In a day and age where everyone and their nan have their own line of mediocre t-shirts, few actually have a deeper conceptual meaning, but many if not all use their produce as a means of raising awareness for their ‘brand’. Contrary to this mediocre movement within the apparel market, a seasoned ‘street’ artist, Alexander Hughes, has decided to launch the first phase of ‘Steady Pushing Dope’, a collection of T-Shirts and screen prints influenced by prominent role models that inspired Alexander’s artistry.
Malcolm X is a hero and role model to me. Never have I heard a greater story of change…
Malcolm X, May 19th 1925 – February 21st 1965, was an African American Muslim minister and a courageous human rights activist for the rights of African Americans at a time when racism, prejudice and segregation against blacks in the United States of America were the ‘norm’. Malcolm’s father and uncle were lynched by a brigade of White Supremacists from an infamous terrorist organisation, the Ku-Klux-Klan, after which he was placed into a string of foster homes after his mother was sectioned at age thirteen. In 1946, whilst serving a prison sentence for ‘breaking and entering’, at age 20 Malcolm embraced Islam, becoming a member of the Nation of Islam -then a controversial group- before departing in 1964. (wiki 2012)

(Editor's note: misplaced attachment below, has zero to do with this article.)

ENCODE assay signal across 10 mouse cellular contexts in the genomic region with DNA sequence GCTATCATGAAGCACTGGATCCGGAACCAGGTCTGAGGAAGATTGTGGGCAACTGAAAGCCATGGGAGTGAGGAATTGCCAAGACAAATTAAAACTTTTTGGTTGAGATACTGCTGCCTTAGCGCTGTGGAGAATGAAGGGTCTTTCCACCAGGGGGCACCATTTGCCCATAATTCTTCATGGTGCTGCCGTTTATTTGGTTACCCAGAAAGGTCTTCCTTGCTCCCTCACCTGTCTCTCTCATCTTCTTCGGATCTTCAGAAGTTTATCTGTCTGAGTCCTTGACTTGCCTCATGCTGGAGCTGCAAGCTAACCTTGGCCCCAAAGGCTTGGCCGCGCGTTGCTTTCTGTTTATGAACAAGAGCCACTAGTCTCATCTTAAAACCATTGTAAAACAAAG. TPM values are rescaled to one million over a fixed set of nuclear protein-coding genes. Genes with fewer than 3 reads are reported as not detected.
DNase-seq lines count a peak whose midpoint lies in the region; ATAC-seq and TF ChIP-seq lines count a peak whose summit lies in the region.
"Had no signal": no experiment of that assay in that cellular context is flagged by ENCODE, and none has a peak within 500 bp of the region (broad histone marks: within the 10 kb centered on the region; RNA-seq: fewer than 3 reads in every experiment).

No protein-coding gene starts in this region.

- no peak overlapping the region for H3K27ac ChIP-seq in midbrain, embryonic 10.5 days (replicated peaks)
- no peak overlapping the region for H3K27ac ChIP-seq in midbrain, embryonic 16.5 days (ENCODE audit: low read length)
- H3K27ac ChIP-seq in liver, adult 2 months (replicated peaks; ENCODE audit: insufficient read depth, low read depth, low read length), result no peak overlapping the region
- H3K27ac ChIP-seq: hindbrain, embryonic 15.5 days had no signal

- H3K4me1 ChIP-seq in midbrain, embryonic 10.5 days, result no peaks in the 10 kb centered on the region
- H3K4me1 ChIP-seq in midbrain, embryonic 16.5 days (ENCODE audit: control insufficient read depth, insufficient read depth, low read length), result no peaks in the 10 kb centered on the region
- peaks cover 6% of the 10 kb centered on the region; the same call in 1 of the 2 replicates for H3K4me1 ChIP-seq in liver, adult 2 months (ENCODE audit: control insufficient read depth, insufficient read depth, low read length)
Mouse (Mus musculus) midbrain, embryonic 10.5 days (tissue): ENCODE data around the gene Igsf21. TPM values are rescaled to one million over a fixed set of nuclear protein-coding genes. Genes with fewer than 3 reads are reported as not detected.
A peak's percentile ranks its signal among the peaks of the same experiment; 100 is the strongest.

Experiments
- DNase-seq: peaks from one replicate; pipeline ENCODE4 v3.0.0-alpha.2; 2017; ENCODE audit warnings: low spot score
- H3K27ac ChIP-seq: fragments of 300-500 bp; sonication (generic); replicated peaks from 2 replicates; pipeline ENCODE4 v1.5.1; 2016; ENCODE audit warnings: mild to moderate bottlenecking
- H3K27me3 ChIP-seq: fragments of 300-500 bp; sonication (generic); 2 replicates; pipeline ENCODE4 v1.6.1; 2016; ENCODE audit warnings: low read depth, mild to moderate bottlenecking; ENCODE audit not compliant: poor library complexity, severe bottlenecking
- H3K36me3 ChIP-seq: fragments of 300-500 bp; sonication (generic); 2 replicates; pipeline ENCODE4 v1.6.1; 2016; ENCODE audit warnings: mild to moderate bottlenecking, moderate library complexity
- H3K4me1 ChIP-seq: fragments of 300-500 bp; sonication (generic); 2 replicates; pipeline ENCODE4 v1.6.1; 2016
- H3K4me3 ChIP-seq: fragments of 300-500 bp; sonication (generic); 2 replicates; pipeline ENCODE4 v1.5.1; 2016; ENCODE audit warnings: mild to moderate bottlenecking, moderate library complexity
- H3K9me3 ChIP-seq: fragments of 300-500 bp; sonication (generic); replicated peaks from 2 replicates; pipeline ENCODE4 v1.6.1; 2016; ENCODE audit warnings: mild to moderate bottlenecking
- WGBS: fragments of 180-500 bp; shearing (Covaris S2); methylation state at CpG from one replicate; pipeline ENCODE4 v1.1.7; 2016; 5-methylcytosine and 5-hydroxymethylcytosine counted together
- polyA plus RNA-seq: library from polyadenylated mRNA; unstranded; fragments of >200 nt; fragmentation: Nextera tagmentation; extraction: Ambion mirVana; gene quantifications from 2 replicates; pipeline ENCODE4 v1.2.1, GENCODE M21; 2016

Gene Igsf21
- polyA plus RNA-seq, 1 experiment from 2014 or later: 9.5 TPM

After extensively travelling throughout Africa, Asia, South America and the Middle East, he founded Muslim Mosque, Inc. and the Organization of Afro-American Unity to heighten both spiritual and political consciousness, and promote Pan Africanism -a movement that seeks to unify people living in Africa into one African community- in order to empower African Americans. Leaning more towards a ‘Global Perspective’ by identifying a direct connection between the domestic struggles of African American’s for equal rights and the liberation struggles of Third World Nations, Malcolm X’s beliefs changed over the years from black supremacy and the advocation of the separation of black and white Americans -until the African Americans could return to Africa, which was in direct contrast to the civil rights movement -who he often referred to as stooges for the white establishment, criticising their 1963 march on Washington because it was run by whites in front of a statue of a dead president who didn’t like nor respect the blacks whilst he was alive. Malcolm X soon become a sunni muslim and disavowed racism, expressing a willingness to work with civil rights leaders -previously prevented from doing so in the past at the hands of Elijah Muhammad- but still maintaining black self-determination and using any means necessary to defend themselves. Malcolm’s speeches had a profound affect on his audiences, especially those who were tired of waiting for freedom, justice, equality and respect because he articulated their struggle better than the civil rights leaders. (wiki 2012)